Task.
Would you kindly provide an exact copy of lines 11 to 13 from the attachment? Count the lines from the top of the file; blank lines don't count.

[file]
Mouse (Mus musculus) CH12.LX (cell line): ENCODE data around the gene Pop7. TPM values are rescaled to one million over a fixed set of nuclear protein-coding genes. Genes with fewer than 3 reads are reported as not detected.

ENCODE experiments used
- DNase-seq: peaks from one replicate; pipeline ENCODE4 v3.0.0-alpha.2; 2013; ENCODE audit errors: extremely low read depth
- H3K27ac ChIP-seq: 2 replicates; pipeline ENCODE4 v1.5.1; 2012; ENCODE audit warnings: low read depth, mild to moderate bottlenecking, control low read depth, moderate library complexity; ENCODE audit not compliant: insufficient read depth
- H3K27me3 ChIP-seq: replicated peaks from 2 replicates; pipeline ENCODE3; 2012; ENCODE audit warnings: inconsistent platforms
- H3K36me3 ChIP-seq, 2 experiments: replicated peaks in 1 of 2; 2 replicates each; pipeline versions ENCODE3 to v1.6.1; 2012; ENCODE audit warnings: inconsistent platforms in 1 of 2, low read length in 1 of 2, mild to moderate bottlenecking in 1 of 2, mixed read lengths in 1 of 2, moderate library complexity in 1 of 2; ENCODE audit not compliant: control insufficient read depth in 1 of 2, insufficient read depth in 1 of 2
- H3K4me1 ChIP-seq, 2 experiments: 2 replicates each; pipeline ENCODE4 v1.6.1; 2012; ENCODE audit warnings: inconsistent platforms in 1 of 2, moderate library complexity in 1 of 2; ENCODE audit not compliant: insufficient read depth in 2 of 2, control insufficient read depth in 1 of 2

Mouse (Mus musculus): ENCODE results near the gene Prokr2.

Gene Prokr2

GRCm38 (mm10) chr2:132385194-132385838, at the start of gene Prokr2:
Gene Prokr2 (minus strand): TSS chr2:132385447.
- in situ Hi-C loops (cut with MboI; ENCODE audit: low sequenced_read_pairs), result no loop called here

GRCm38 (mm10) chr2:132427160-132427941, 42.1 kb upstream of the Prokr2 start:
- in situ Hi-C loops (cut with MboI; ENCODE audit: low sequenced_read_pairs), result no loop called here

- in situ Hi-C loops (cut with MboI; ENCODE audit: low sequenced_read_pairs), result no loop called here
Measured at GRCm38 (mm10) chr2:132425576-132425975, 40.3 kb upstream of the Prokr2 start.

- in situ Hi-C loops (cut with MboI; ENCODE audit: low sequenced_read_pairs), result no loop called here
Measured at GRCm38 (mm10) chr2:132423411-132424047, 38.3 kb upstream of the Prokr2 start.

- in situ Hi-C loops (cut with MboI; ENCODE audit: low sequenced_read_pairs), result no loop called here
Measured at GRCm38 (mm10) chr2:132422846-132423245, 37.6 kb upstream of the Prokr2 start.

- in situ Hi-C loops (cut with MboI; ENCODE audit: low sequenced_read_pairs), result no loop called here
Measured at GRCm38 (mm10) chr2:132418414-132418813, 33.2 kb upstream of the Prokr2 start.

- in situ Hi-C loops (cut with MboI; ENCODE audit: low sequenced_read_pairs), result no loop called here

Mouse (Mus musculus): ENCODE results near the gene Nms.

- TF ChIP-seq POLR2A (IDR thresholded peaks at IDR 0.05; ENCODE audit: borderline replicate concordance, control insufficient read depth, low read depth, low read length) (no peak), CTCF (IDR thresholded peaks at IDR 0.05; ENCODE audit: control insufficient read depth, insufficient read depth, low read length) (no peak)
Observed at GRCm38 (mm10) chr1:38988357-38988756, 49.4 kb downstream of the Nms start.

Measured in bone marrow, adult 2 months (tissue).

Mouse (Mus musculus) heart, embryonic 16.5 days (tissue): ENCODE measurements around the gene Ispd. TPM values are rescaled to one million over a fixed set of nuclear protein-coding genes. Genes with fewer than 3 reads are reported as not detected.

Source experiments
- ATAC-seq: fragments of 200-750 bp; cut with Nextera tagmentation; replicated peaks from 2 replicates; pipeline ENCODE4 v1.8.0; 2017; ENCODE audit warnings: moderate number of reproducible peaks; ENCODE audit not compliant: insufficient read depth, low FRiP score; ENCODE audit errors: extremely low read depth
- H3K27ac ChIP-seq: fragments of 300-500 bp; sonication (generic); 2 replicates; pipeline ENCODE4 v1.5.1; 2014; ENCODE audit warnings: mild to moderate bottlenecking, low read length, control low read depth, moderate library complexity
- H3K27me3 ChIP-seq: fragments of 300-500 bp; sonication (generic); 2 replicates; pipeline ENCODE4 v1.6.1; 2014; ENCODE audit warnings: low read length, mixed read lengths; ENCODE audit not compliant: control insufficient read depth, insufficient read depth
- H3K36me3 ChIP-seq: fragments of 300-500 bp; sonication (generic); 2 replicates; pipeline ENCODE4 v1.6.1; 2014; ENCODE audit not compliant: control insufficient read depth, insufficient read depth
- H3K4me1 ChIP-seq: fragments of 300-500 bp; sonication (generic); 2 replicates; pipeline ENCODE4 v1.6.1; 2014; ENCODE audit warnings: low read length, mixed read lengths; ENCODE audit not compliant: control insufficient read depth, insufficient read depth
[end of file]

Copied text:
Gene Prokr2 (minus strand): TSS chr2:132385447.
- in situ Hi-C loops (cut with MboI; ENCODE audit: low sequenced_read_pairs), result no loop called here

GRCm38 (mm10) chr2:132427160-132427941, 42.1 kb upstream of the Prokr2 start: